New-Age Agriculture, In The Balcony And The Backyard

By TheHindu on 18 Jun 2015 | read

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In the mad jumble of a city that is Chennai, residents are attempting to make up for the balding green cover by opting for plants which arrange themselves within four walls, and vegetables which sprout out of pots the size of the vessels they are cooked in. The backyard and the balcony is the new farm, and it has got everyone from I.A.S aspirants to retired professionals reaching out for their pruners and hoes.

The Information and Training Centre of the Tamil Nadu Agricultural University in Anna Nagar, which imparts training in courses ranging from kitchen gardening to cultivating mushroom, in the words of Shanthi Balasubramanian, Professor and Head, sometimes attracts so many applicants that they sometimes have to organise the course for the second time without ‘informing the press’ about it.

The one-day course on ‘Kitchen Gardens’ which was conducted on Wednesday covers aspects such as advantages of growing your own vegetables, plants suited for cultivation, choice of location, soil conditions, maintenance and harvesting. The centre also provides candidates with a list of useful websites and agro-input outlets from where they can source seeds and necessary items.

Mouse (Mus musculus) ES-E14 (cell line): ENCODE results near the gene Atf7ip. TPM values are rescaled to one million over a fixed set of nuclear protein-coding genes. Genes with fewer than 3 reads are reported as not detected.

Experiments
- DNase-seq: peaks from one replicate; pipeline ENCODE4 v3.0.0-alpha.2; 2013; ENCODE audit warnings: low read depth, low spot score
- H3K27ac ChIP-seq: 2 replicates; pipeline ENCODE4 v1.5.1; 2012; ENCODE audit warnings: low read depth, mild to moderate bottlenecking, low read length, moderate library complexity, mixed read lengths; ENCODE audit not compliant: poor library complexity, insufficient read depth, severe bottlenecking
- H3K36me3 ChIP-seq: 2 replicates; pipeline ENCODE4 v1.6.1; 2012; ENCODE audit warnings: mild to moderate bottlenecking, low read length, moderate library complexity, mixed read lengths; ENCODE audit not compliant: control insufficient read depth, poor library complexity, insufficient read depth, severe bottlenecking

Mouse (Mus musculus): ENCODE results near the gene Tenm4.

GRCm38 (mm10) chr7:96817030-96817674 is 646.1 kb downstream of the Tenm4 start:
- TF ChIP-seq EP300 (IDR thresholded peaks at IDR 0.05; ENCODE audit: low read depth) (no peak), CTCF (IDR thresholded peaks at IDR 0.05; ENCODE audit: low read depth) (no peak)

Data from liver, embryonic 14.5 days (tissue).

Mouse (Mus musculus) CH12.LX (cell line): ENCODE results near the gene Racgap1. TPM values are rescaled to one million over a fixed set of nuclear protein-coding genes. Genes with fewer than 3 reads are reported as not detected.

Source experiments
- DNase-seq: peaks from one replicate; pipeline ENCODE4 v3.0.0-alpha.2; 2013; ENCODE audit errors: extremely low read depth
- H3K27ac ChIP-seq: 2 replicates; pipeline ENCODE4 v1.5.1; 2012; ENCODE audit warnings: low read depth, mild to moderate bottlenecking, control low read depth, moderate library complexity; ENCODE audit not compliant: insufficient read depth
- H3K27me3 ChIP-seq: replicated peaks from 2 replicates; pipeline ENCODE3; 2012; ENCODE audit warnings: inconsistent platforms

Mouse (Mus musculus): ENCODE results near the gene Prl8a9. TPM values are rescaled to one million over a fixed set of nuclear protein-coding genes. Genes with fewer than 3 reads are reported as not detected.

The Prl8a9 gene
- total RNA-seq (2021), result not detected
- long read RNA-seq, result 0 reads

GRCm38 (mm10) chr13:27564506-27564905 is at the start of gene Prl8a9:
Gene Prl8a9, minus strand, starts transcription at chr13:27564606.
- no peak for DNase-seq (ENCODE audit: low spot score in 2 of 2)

M. Velmurugan, Assistant Professor (Horticulture) who is the facilitator at the centre for the courses on gardening and cultivation says that while many people have gardens, not many know how to take care of it.

Designed to be interactive, the session splices in presentations, interactions and demos explaining the different aspects of gardening.

Sufficient space though a prerequisite, must not become a deterrent, he notes. “While vacant land is ideal for cultivation, vegetables can also be grown in containers for those living in apartment complexes Anything from earthen pots to used buckets to old sinks and rice bags can be used to grow plants,” he says.

While vacant land is suitable for cultivating fruits, most vegetables and medicinal plants can be easily grown in containers. Harvesting the yield at the right time, however, is most crucial. “Once the course is over, we continue to give them support over the phone, or they can even come in person with their doubts,” he adds.

The centre opened in 2000, says Ms. Shanthi and has trained 15,000 to 17,000 people. The fee is Rs. 400 for general category, Rs. 300 for SHGs, and Rs. 200 for students.